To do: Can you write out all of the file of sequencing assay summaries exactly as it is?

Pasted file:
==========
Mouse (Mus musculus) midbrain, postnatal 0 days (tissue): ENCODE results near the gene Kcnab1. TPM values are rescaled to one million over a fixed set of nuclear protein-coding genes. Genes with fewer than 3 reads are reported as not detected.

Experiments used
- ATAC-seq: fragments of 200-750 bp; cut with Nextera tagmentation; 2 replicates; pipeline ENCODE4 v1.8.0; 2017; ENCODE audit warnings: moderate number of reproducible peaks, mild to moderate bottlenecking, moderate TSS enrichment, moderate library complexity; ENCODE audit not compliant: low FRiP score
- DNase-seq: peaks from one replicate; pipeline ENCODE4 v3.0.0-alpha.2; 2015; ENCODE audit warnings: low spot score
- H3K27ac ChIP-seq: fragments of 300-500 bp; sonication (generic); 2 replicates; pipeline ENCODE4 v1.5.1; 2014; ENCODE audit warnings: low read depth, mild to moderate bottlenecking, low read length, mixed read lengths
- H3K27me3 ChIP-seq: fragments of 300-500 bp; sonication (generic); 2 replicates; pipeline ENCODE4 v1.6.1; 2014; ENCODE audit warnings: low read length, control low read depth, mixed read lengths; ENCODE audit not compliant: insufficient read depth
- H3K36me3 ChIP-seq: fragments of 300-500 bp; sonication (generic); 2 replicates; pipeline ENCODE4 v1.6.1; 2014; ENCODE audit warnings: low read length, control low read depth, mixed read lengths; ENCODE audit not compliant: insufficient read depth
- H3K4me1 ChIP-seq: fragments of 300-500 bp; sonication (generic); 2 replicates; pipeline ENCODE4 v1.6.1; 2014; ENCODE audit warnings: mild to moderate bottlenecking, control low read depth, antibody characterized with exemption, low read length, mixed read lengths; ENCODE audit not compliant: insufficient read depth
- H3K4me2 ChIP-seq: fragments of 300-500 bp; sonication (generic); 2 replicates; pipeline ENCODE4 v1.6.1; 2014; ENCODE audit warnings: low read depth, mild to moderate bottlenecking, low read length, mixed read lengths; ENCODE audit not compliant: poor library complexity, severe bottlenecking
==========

Mouse (Mus musculus) midbrain, postnatal 0 days (tissue): ENCODE results near the gene Kcnab1. TPM values are rescaled to one million over a fixed set of nuclear protein-coding genes. Genes with fewer than 3 reads are reported as not detected.

Experiments used
- ATAC-seq: fragments of 200-750 bp; cut with Nextera tagmentation; 2 replicates; pipeline ENCODE4 v1.8.0; 2017; ENCODE audit warnings: moderate number of reproducible peaks, mild to moderate bottlenecking, moderate TSS enrichment, moderate library complexity; ENCODE audit not compliant: low FRiP score
- DNase-seq: peaks from one replicate; pipeline ENCODE4 v3.0.0-alpha.2; 2015; ENCODE audit warnings: low spot score
- H3K27ac ChIP-seq: fragments of 300-500 bp; sonication (generic); 2 replicates; pipeline ENCODE4 v1.5.1; 2014; ENCODE audit warnings: low read depth, mild to moderate bottlenecking, low read length, mixed read lengths
- H3K27me3 ChIP-seq: fragments of 300-500 bp; sonication (generic); 2 replicates; pipeline ENCODE4 v1.6.1; 2014; ENCODE audit warnings: low read length, control low read depth, mixed read lengths; ENCODE audit not compliant: insufficient read depth
- H3K36me3 ChIP-seq: fragments of 300-500 bp; sonication (generic); 2 replicates; pipeline ENCODE4 v1.6.1; 2014; ENCODE audit warnings: low read length, control low read depth, mixed read lengths; ENCODE audit not compliant: insufficient read depth
- H3K4me1 ChIP-seq: fragments of 300-500 bp; sonication (generic); 2 replicates; pipeline ENCODE4 v1.6.1; 2014; ENCODE audit warnings: mild to moderate bottlenecking, control low read depth, antibody characterized with exemption, low read length, mixed read lengths; ENCODE audit not compliant: insufficient read depth
- H3K4me2 ChIP-seq: fragments of 300-500 bp; sonication (generic); 2 replicates; pipeline ENCODE4 v1.6.1; 2014; ENCODE audit warnings: low read depth, mild to moderate bottlenecking, low read length, mixed read lengths; ENCODE audit not compliant: poor library complexity, severe bottlenecking